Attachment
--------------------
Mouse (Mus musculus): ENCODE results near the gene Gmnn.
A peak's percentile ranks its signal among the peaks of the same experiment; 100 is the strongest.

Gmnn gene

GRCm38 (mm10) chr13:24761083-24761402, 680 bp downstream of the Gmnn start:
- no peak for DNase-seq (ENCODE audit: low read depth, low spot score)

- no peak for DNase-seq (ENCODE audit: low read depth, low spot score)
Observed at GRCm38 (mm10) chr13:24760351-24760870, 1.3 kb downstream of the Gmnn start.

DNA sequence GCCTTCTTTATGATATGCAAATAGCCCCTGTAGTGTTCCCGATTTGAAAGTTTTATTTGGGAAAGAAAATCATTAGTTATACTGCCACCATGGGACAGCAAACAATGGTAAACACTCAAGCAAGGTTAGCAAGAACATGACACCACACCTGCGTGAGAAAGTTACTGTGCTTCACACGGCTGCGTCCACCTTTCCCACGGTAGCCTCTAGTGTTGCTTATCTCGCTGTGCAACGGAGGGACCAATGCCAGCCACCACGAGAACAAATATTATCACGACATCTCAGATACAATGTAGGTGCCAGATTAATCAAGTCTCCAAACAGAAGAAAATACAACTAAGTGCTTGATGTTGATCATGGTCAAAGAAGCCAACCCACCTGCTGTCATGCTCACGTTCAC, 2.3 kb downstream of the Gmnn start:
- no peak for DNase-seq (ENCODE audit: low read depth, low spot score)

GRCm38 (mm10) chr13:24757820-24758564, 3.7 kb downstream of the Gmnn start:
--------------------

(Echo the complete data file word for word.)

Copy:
Mouse (Mus musculus): ENCODE results near the gene Gmnn.
A peak's percentile ranks its signal among the peaks of the same experiment; 100 is the strongest.

Gmnn gene

GRCm38 (mm10) chr13:24761083-24761402, 680 bp downstream of the Gmnn start:
- no peak for DNase-seq (ENCODE audit: low read depth, low spot score)

- no peak for DNase-seq (ENCODE audit: low read depth, low spot score)
Observed at GRCm38 (mm10) chr13:24760351-24760870, 1.3 kb downstream of the Gmnn start.

DNA sequence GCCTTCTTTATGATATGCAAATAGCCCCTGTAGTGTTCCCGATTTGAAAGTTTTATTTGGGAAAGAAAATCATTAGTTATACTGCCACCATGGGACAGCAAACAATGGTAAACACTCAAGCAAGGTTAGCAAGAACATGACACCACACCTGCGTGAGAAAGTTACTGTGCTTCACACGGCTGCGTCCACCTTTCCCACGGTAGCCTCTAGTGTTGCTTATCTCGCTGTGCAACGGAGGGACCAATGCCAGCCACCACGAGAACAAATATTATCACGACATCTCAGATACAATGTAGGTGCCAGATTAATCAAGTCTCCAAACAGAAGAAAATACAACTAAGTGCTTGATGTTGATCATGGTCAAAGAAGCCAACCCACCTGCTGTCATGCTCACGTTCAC, 2.3 kb downstream of the Gmnn start:
- no peak for DNase-seq (ENCODE audit: low read depth, low spot score)

GRCm38 (mm10) chr13:24757820-24758564, 3.7 kb downstream of the Gmnn start: